Thinking Infrastructures in Global Asia: New Perspectives and Approaches

April 16, 2024 by Sonja Johnston

Each academic year, the Jackman Humanities Institute sponsors up to 12 Working Groups, consisting of graduate students and faculty conducting research or engaging in other scholarly exchange. In conjunction with the 2024-25 Working Groups Call for Proposals, we're highlighting some current Working Groups.

The Thinking Infrastructures in Global Asia: New Perspectives and Approaches working group aims to facilitate new conversations and collaborations among scholars and students who are interested in adopting the lens of infrastructure to study Asia in global contexts. Across various disciplines and the tri-campus of the University of Toronto, they gather as a group to reflect upon the possibilities and limits that the recent “infrastructural turn” in the humanities and social sciences can bring to the production, circulation, and transformation of knowledge about Asia in its global dynamics.

This is your Working Group's first year. What does your group do, and what, if anything, has changed from the original concept for the group?

Our group regularly hosts a variety of events centered around the theme of infrastructure in global Asia, including book launches, film screenings, graduate workshops, dissertation workshops, reading group sessions, art exhibitions, and artist talks. These events serve as a space for interdisciplinary dialogue and collaboration for faculty members and graduate students from diverse disciplines such as Anthropology, Architecture, Art History, Cinema Studies, East Asian Studies, History, Information Studies, and others with an interest in infrastructure and Asian studies. Typically spanning one to two weeks, our gatherings focused on themes including the materiality and fictionality of film production in East and Southeast Asia; colonial labour and resource extraction; human and more-than-human entanglements; waste and labour dynamics; sound studies; image-making and the politics of representational refusal within the context of U.S. militarism in Okinawa, among others. If anything, we never anticipated organizing so many events in such diverse formats. We are grateful for the unwavering support received from our members.

How has the Working Group experience been so far?

Our working group fosters a welcoming intellectual community across various departments, institutes, and campuses, where new perspectives and approaches to infrastructure studies and Asian studies are embraced and explored. Through connections with scholars at various career stages, artists, filmmakers, and librarians, we gain valuable insights into how infrastructure has shaped worlds inhabited by both human and non-human actors in diverse ways. The experience has proven rewarding for both organizers and participants, as the engaging conversations have inspired ideas that will shape future research endeavours.

Your group has organized many events this year! Can you give us a synopsis of the events?

Throughout the year, we hosted a total of 12 internal meetings and 4 public-facing events that involve faculty and graduate members of our working group, as well as the broader U of T community and the general public. For internal meetings, we hosted 5 dissertation workshops for our graduate members specializing in infrastructure studies, spanning the historical contexts of Cold War Taiwan, Maoist China, North Korea, and Qing China. Additionally, we organized 4 graduate workshops featuring speakers invited by the Dr. David Chu Program in Asia-Pacific Studies at the Asian Institute. These sessions provided approximately 10 of our graduate members with the opportunity to interact with scholars from outside of the University of Toronto, covering topics such as coal mining and resource extraction, the politics of post-nuclear fallout resettlement, Indigenous resistance to resource extraction, and the global politics of hydropower development. Building upon these workshops, we also conducted reading group sessions to delve deeper into the scholarship of the speakers.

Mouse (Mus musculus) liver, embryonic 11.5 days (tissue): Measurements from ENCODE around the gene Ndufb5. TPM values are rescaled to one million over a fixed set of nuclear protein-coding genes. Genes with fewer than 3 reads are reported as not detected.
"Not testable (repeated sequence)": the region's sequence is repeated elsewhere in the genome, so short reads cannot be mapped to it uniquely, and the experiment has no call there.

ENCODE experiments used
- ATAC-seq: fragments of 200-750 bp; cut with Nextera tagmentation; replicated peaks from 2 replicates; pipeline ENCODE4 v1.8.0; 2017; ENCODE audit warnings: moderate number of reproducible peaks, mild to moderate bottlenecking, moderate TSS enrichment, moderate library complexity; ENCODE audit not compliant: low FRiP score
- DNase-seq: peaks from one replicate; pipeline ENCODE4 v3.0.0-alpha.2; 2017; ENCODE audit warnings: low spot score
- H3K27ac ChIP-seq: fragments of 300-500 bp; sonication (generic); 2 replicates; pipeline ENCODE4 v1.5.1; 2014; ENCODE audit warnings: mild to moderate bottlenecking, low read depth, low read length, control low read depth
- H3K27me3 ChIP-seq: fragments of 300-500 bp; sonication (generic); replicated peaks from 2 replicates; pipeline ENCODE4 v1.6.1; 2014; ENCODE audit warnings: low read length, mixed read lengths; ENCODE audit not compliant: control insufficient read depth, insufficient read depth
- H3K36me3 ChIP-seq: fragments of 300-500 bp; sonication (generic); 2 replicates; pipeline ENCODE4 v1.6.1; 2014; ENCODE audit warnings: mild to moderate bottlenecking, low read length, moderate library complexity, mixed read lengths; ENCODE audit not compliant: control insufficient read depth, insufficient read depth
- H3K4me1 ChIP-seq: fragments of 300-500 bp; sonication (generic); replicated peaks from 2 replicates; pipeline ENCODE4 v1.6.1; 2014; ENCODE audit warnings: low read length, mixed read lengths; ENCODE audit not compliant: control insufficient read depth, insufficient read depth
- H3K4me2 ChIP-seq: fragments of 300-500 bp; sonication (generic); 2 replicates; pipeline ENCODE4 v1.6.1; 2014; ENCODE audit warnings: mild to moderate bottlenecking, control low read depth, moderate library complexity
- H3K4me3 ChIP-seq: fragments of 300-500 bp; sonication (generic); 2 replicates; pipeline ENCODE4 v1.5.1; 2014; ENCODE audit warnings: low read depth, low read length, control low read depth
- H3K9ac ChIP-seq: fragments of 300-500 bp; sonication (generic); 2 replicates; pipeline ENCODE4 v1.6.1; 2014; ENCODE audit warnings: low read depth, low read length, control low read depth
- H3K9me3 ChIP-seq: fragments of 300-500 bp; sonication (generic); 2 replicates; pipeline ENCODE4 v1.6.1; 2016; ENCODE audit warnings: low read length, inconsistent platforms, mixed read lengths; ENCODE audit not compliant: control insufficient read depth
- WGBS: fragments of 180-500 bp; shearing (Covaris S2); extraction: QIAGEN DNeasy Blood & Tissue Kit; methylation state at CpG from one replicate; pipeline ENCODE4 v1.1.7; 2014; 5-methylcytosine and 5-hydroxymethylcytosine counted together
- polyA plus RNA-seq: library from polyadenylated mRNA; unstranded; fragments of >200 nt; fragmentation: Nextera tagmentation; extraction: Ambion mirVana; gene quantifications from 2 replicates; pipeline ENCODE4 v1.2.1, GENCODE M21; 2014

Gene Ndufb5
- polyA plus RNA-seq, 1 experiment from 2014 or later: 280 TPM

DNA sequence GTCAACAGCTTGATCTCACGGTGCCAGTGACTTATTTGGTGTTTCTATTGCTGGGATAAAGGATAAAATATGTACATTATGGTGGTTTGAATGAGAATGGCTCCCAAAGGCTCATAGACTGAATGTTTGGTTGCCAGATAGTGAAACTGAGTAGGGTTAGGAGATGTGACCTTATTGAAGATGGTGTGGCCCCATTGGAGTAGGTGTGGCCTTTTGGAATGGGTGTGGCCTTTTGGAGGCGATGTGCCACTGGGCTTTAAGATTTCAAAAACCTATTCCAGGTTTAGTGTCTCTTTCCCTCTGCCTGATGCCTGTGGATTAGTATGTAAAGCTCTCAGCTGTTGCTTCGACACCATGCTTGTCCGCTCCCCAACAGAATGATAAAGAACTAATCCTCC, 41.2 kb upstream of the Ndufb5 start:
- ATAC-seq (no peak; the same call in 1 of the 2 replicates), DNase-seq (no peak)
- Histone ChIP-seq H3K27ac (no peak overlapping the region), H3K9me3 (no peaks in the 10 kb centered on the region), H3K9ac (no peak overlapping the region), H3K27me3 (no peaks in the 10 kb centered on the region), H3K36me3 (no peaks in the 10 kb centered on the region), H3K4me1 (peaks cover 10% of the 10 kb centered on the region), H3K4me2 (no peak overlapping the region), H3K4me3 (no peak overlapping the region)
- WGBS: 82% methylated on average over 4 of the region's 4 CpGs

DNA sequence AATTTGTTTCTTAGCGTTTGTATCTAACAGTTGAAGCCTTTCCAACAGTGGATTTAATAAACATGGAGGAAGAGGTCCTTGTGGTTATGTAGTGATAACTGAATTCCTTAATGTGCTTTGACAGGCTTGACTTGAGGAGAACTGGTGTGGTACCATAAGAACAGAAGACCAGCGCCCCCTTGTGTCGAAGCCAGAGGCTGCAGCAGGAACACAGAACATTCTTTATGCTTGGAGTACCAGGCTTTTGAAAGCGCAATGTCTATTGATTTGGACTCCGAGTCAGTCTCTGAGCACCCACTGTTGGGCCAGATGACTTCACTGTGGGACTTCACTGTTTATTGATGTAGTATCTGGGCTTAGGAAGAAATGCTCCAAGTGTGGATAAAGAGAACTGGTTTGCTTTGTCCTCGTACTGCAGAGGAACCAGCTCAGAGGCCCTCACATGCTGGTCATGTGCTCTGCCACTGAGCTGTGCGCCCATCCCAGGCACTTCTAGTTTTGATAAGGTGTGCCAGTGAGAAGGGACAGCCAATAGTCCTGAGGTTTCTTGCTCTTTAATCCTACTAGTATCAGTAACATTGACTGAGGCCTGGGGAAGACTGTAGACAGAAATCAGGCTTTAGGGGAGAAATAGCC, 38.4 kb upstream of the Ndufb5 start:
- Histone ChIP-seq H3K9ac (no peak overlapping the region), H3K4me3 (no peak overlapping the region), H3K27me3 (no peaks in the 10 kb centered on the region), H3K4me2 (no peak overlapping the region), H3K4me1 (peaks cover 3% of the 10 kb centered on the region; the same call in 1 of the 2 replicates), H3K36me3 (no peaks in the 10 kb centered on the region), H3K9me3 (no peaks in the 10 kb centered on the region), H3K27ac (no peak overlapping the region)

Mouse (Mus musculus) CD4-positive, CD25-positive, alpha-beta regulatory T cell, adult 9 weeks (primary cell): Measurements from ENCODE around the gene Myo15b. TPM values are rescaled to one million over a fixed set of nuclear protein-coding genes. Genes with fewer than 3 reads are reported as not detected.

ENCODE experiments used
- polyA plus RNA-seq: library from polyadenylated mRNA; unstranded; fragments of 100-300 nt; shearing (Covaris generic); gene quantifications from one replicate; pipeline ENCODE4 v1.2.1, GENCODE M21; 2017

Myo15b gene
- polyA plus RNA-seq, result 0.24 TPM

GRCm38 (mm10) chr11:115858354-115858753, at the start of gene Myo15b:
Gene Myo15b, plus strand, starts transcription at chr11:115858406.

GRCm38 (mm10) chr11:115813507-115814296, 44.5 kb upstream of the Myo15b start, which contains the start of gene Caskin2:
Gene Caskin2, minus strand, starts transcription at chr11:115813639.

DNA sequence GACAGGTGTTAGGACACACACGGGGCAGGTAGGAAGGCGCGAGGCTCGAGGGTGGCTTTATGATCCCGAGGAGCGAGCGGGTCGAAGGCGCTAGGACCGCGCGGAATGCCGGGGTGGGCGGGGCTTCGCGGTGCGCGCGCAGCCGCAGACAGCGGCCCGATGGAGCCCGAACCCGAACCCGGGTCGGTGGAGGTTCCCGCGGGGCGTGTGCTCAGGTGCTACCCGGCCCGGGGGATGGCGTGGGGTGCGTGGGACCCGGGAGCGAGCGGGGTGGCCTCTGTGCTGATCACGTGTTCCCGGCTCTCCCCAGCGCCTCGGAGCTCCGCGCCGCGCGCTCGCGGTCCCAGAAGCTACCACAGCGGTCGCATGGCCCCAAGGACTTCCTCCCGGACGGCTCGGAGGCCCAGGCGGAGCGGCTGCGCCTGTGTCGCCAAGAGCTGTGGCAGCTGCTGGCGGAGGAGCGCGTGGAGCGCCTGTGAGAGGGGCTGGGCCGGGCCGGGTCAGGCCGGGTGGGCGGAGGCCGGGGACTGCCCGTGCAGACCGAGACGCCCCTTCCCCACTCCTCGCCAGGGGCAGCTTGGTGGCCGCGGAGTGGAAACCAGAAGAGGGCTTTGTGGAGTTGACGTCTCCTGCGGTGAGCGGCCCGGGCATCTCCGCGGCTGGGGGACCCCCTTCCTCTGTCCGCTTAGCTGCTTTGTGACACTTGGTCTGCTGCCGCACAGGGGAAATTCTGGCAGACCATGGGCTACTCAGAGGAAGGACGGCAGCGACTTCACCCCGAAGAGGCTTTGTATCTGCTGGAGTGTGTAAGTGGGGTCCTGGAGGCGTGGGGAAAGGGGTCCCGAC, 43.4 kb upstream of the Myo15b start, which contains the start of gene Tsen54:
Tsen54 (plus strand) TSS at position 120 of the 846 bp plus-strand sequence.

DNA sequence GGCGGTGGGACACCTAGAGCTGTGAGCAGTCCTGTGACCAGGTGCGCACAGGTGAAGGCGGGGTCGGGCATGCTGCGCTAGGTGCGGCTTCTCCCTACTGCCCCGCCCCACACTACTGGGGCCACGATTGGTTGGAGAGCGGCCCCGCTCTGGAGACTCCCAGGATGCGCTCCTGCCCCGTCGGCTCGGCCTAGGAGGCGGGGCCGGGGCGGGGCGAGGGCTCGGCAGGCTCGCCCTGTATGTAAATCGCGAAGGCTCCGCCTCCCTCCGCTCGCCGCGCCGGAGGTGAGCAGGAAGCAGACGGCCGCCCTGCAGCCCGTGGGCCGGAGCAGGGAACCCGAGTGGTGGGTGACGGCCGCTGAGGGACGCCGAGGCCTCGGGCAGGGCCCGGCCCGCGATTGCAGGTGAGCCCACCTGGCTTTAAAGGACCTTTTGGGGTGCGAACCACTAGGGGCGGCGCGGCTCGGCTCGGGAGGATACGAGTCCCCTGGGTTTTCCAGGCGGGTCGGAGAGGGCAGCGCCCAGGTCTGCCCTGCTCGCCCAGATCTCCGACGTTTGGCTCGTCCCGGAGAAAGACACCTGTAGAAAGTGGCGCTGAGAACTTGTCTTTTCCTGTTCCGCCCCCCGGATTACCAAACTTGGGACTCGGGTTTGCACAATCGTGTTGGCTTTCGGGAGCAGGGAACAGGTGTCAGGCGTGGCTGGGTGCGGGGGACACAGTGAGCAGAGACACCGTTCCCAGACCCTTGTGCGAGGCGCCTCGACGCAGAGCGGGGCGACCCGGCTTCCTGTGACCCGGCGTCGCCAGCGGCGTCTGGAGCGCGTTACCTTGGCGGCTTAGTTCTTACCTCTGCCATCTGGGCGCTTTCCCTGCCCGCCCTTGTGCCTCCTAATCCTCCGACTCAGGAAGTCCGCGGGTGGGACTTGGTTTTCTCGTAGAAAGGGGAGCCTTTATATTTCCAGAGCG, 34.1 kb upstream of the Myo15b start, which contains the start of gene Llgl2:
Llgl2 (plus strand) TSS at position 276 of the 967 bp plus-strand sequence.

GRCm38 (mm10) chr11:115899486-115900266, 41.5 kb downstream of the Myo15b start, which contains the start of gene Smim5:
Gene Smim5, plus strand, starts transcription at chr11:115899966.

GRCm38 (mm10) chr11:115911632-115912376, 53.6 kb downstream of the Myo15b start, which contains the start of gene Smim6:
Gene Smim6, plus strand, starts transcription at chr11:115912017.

As for public-facing events, we organized 2 book launches, featuring anthropologist Waqas Butt from the University of Toronto and historian Wendy Matsumura from the University of California, San Diego. In September, we also organized a film screening and artist talk series comprising 5 screening sessions which showcased genre films, documentaries, and video artworks exploring the themes of fantasies, materialism, and geopolitics in 20th-century East and Southeast Asia. We also involved the faculty members of our working group to engage with four invited contemporary artists featured in the series in virtual talks. In March, we organized an art and scholarly dialogue series, which included a book display, art exhibition, photobook workshop, and artist talk. The event featured two artists from Okinawa and a scholar of comparative literature from Japan.

Any advice or words for others thinking of applying for a JHI Working Group?

The working group has afforded us the invaluable opportunity to interact with colleagues and external speakers in a manner that would otherwise be difficult within the confines of our departmental settings. Throughout the year of event coordination, we have benefited from the engaging conversations and collaborations facilitated by our working group. We are also deeply thankful to the administrative support extended to us by the JHI and other units at U of T. We highly encourage others to consider applying for the JHI Working Group program!